Carolyn Blackmore's hometown of Colorado City, Arizona, was essentially a "company town" of the Fundamentalist Church of Jesus Christ of Latter-Day Saints (the FLDS), a group that had split from the original Mormon Church a century ago over the issue of "celestial marriage." The FLDS continued to believe in and practice polygamy; Carolyn's own father took a second wife when she was ten years old, as instructed by the FLDS ' leader, or "prophet," who was believed to speak for God and who assigned all marriage partners. At 18, Carolyn herself became the fourth wife of Merril Jessop, a business partner of her father's, as part of their settlement of a debt, but it was by mistake; Merril had wanted her younger, prettier sister Annette, but got the girls' names mixed up.
Although she was married and, before too long, a mother, Carolyn was granted the unusual privilege of continuing her education; she earned a college degree and became a second-grade teacher in Colorado City. Her education gave Carolyn a perspective that many of her neighbors and family didn't understand or share, and she began to question and doubt the ways of her religion. Her husband was abusive to her and most of his other wives, and uninterested in most of his children (of which 8 were with Carolyn). Husbands had full power over their wives and children as "priesthood heads," and demanded obedience and "harmony." This followed the decrees of the prophet, who controlled all details of their lives. Access to education was curtailed; girls were assigned in marriage at younger and younger ages to middle-aged and elderly men; wives and their children could be taken from one man and "reassigned" to another; and young men were being driven out of the community. As life in the FLDS grew more constrained and dangerous, Carolyn became determined to get herself and her children out of what she came to understand was a cult.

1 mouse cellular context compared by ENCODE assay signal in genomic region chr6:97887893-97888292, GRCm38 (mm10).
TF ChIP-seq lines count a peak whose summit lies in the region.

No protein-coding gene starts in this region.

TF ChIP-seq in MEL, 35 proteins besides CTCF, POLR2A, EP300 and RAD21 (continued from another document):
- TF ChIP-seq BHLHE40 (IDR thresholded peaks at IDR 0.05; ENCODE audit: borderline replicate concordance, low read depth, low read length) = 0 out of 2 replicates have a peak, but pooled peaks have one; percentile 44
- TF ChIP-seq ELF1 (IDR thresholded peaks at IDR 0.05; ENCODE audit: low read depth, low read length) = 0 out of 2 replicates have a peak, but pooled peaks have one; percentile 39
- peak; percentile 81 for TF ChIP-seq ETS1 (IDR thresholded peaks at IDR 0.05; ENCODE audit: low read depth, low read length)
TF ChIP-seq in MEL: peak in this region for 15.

In a recent guest post by Tracy Wolff for My Friend Amy, the author discussed the difference between "writers" and "storytellers." I'm not sure I'd say Carolyn Jessop is a "writer;" Escape is co-credited to Laura Palmer, and to me, it reads a lot like oral history. Some of the other reviews I've seen of the book have suggested that it could have used better editing; I'm not sure I agree, but there is some repetition and inconsistency throughout. I'm not sure Jessop is a "storyteller" in a general sense either, but I believe the story she tells here - her own - is one that really matters. It's a rare inside view of a fringe culture that, under "freedom of religion," engages in a way of life that flouts the law and endangers the welfare of women and children while enriching a select few men, and perpetuating that culture by nurturing fear and cutting its believers off from information and input from the larger world around them. It's a world that's hard to wrap your head around if you've never lived that way, and it's unsettling to understand how it goes on today.
Escape is a book to be read for the content, not the writing - and I found the content absolutely riveting. It's enlightening, horrifying, suspenseful, and ultimately triumphant (not a spoiler - the title of the book is Escape, after all, so you know eventually it's going to happen). I can't say I loved it, but I do think it's an important story well worth reading.